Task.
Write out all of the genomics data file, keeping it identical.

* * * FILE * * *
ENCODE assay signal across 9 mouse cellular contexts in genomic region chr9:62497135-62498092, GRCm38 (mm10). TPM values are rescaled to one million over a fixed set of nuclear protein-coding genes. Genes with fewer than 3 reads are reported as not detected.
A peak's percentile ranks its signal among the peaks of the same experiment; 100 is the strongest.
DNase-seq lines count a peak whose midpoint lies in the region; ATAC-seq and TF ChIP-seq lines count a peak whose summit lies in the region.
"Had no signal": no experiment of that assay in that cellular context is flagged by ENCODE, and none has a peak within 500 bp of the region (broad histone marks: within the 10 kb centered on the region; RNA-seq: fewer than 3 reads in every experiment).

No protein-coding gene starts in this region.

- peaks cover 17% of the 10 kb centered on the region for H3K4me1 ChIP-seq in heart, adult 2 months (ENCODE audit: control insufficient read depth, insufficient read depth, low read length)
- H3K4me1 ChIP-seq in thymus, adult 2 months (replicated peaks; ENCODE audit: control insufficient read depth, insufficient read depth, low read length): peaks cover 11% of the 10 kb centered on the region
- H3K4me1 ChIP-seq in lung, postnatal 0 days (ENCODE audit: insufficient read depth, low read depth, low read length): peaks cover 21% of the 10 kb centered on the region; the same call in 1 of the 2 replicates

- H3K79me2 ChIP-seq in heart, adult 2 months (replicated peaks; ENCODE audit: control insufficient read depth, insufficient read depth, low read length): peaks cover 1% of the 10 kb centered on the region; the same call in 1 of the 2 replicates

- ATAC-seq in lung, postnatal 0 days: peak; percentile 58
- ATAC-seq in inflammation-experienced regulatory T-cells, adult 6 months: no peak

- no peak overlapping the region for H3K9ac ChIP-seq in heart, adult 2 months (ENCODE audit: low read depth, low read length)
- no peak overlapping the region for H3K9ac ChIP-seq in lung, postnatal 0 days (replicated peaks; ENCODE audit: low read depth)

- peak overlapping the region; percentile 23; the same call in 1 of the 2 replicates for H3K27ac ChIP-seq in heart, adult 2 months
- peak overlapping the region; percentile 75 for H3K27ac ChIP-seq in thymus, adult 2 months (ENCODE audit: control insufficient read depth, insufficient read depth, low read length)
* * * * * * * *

ENCODE assay signal across 9 mouse cellular contexts in genomic region chr9:62497135-62498092, GRCm38 (mm10). TPM values are rescaled to one million over a fixed set of nuclear protein-coding genes. Genes with fewer than 3 reads are reported as not detected.
A peak's percentile ranks its signal among the peaks of the same experiment; 100 is the strongest.
DNase-seq lines count a peak whose midpoint lies in the region; ATAC-seq and TF ChIP-seq lines count a peak whose summit lies in the region.
"Had no signal": no experiment of that assay in that cellular context is flagged by ENCODE, and none has a peak within 500 bp of the region (broad histone marks: within the 10 kb centered on the region; RNA-seq: fewer than 3 reads in every experiment).

No protein-coding gene starts in this region.

- peaks cover 17% of the 10 kb centered on the region for H3K4me1 ChIP-seq in heart, adult 2 months (ENCODE audit: control insufficient read depth, insufficient read depth, low read length)
- H3K4me1 ChIP-seq in thymus, adult 2 months (replicated peaks; ENCODE audit: control insufficient read depth, insufficient read depth, low read length): peaks cover 11% of the 10 kb centered on the region
- H3K4me1 ChIP-seq in lung, postnatal 0 days (ENCODE audit: insufficient read depth, low read depth, low read length): peaks cover 21% of the 10 kb centered on the region; the same call in 1 of the 2 replicates

- H3K79me2 ChIP-seq in heart, adult 2 months (replicated peaks; ENCODE audit: control insufficient read depth, insufficient read depth, low read length): peaks cover 1% of the 10 kb centered on the region; the same call in 1 of the 2 replicates

- ATAC-seq in lung, postnatal 0 days: peak; percentile 58
- ATAC-seq in inflammation-experienced regulatory T-cells, adult 6 months: no peak

- no peak overlapping the region for H3K9ac ChIP-seq in heart, adult 2 months (ENCODE audit: low read depth, low read length)
- no peak overlapping the region for H3K9ac ChIP-seq in lung, postnatal 0 days (replicated peaks; ENCODE audit: low read depth)

- peak overlapping the region; percentile 23; the same call in 1 of the 2 replicates for H3K27ac ChIP-seq in heart, adult 2 months
- peak overlapping the region; percentile 75 for H3K27ac ChIP-seq in thymus, adult 2 months (ENCODE audit: control insufficient read depth, insufficient read depth, low read length)